Monday, June 3, 2013

Breaking News from The Valley Alliance

It seems that the City of Hudson may already own nearly half the property it has been negotiating with Holcim to acquire. Read more here: "Is Hudson negotiating with Holcim for the City's own property?"

This map appears on The Valley Alliance website.


  1. Helping the city to acquire the land to authorize its LWRP.

    Is that really so wise?

    Others who pay attention have come up with the same idea on their own, but they kept it to themselves.

    Is there meant to be a strategy in this?

    What's the justification? I'm all ears.

  2. Something we did not mention in the release due to space considerations: A public hearing on this land deal with Holcim (then SLC) was held on December 28th, 1981, in Mayor Yusko’s office, with no one in attendance. But the property transfer was already complete and stamped by the County Clerk a week beforehand.


  3. 21st c Hudson - bring it on !

  4. These City “mouth pieces” either knew or should have known these issues before starting shore wars all along the waterfront. They are either complicit or clueless. It’s now clear why they had to “disappear ” the deeds granted to the HRRR at Furgary; they show the High Water Mark on the City’s original shoreline…

    1. Riddle me this Joe: did the city know it was squatting on state land when it built the original Waste Water Treatment Plant?

      (Of course when it was time to eject the Furgarians, the city acted like the Great Oz while pretending the history was otherwise. Real nice.)

  5. Who was the legal adviser for the city in 1981 ?

    1. Aw, you're just settin' me up Windle. I know you already know it was Whitbeck!

    2. Excellent work. It's so insane, yet so "Hudson" that the City Attorney Charles G.(GIF) Whitbeck Jr., who handled this now highly questionable "sale" from City of Hudson to SLC in 1981, is now the Assist. City Attorney , who helped City Atty. Cheryl Roberts and C.C. Pres. Donald Moore, fight tooth and nail Against the very citizens' that pay
      Deny , their most simple and reasonable request, to have a
      Phase II ESA conducted on this same industrial fill and sediment land..and rest of 9.968 acres, that City of Hudson has to accept "AS IS" in exchange for 50 yrs. of crippling conditions ,dictated by Holcim(US),Inc., to become owners of this"land" All of this mess caused,just so
      CC Pres.Moore's and City Atty. Robert's disastrous LWRP could be implemented.
      A LWRP,that no citizens wanted, save one.
      Now these amazing new discoveries, by Valley Alliance
      makes clear along with numerous other things ,just how long all this sloppiness and highly questionable legal practices of "City Hall" & their Associates. has been going on, just on these 4.4 one can imagine, or not ,what else goes on here in"City Hall", as the norm.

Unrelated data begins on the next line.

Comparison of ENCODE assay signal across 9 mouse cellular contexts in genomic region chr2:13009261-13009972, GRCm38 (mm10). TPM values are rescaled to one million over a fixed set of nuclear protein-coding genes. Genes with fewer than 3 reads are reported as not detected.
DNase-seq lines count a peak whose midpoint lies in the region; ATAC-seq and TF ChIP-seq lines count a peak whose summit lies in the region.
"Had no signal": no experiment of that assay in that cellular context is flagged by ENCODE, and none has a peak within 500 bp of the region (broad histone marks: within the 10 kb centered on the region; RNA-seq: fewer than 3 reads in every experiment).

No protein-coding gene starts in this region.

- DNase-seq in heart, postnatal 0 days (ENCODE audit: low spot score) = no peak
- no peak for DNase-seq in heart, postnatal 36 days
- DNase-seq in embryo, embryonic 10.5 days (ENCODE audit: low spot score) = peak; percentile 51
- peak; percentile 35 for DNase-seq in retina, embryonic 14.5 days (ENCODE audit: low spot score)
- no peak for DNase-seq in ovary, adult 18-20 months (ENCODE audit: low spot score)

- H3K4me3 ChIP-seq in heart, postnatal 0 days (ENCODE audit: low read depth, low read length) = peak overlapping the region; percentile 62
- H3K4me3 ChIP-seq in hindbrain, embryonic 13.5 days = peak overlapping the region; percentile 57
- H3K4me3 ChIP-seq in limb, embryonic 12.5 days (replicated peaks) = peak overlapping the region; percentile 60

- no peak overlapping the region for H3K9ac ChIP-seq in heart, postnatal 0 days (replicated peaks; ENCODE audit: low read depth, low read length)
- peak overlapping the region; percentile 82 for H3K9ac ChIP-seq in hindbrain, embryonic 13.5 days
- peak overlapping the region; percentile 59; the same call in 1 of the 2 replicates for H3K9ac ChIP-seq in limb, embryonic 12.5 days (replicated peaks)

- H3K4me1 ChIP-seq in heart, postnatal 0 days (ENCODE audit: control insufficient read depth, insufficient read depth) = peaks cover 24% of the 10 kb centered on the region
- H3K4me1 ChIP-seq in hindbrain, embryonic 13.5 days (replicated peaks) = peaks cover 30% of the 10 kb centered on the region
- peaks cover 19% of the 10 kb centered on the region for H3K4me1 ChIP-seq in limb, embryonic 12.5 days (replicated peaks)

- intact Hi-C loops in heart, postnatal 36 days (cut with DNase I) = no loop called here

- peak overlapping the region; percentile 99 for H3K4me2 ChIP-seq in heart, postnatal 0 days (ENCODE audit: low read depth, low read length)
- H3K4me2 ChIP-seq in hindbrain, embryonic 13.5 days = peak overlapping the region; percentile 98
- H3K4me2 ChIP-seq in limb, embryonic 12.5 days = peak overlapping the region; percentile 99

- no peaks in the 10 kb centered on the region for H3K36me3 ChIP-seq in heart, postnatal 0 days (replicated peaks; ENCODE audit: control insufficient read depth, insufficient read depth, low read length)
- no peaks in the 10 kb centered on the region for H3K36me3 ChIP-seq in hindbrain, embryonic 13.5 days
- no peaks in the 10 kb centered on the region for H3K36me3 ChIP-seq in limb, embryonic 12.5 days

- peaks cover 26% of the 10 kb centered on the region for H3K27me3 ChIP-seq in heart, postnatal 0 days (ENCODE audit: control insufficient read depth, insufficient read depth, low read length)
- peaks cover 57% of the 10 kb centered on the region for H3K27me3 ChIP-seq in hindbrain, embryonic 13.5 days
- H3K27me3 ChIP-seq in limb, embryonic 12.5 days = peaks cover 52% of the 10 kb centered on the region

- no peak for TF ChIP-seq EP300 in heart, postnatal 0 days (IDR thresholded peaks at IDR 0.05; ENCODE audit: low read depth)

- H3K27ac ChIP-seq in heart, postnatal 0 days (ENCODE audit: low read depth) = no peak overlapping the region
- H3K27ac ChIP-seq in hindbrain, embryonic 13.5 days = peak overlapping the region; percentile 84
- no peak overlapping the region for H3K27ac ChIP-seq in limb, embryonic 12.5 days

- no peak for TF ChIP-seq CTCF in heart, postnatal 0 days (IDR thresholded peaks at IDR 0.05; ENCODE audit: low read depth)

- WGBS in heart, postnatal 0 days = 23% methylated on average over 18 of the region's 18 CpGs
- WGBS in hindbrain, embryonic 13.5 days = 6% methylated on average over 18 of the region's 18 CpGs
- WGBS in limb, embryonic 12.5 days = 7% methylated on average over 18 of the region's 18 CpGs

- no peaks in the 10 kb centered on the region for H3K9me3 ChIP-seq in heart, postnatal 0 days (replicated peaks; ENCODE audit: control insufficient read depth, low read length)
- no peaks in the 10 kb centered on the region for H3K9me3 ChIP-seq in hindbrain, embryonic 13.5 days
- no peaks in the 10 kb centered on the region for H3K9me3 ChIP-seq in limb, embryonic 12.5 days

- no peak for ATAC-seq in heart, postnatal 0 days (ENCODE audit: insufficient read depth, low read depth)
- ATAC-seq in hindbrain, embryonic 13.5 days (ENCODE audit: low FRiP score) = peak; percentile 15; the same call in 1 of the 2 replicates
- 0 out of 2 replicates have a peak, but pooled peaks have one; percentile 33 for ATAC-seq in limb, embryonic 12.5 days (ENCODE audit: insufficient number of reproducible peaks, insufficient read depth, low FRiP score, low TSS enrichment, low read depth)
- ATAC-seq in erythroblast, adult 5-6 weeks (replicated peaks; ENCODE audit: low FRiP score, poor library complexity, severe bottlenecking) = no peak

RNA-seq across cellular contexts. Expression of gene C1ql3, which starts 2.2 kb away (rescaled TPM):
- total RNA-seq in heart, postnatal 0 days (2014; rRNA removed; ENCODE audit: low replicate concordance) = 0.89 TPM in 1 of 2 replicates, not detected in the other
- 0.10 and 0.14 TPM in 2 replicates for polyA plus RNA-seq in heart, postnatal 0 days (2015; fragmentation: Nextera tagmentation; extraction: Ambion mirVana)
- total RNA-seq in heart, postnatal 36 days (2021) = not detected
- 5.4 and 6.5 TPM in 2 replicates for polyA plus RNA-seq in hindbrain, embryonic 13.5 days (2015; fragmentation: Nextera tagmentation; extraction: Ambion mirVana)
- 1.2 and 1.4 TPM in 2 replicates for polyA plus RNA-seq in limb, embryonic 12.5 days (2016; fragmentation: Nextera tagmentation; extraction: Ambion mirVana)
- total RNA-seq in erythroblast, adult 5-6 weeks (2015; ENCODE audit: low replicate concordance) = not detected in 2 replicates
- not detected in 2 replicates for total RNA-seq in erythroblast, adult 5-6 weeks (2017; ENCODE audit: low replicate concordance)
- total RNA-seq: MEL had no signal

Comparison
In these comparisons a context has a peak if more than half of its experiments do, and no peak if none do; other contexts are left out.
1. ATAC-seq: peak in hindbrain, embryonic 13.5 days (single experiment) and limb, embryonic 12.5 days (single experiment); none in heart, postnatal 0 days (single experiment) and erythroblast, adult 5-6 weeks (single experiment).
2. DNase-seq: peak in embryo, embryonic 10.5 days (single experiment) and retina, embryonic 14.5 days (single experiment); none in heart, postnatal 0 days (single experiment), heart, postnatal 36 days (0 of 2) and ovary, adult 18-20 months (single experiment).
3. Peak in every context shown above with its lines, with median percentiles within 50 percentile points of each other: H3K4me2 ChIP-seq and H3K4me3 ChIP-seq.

Great earlier piece by Sam Pratt on this 4.4 acres.
      Posted by Gossips of Rivertown on FRIDAY, APRIL 26, 2013
      "Commenting from Elsewhere"
      ..inspired ,I believe ,by
      these comments made following Gossips of Rivertown's Post
      FRIDAY, APRIL 26, 2013
      "Defining the Location of Standard Oil"
      "At Wednesday's Common Council Legal Committee meeting, assistant city attorney Carl Whitbeck produced an 1888 atlas map which showed all the buildings in the First Ward and along the river but did not show anything labeled "Standard Oil." Indeed, it did not even include the area where Standard Oil is believed to have been. Still, the 1889 Sanborn map shows a cluster of structures on the river labeled "Standard Oil Co."

      Gizmo April 26, 2013 at 1:46 PM
      I'm starting to wonder how much money this 10-acre adventure is costing the City of Hudson? A lot of legal time has been invested, plus the cost of a Phase I environmental review, a title search, and possibly more expenses yet to come. If Holcim sells its property to another entity and walks away from its deal with the City, there is going to be plenty of egg on the faces of some at City Hall, and the taxpayers will be left holding the bag once again.


      John K. FriedmanApril 26, 2013 at 2:19 PM
      The City has paid I believe $3500 for the title and phase 1. Cheryl's time is covered by her firm's retainer (so, the opportunity cost), and Gif's time the other night was pro bono. He clearly has a real love for the history of Hudson and has quite a few relic-like maps of the city going back a lot of years. It's too bad there were so few in the audience for the Legal Committee (which admittedly tends to the rather dry and long meeting) -- it was fascinating stuff to see.

    3. I made an error in my above post.
      I said Charles..its Carl G.(Gif) Whitbeck

  6. Now you see it, now you don't Whitbeck.

  7. First ward alderman Mike Formichelli gave us blue prints showing the deed from con-rail to the City of Hudson back in the 70’s. That deed was for the plant's exhaust under the RR bridge. They knew that the HRRR was granted all the land under water they wanted and had to pay for all land above. The missing (hidden) deeds from proprietors to the RR were then, and (all but the Butler deed) are still below the High Water line. Knowing the Day Liner was becoming obsolete the elder Butler (Charles)bought up much of the riverfront land from NYC to Chicago just before the RR came through. They knew, they're as dumb as vixon.

  8. The answer to Windle’s question is: Giff Whitbeck.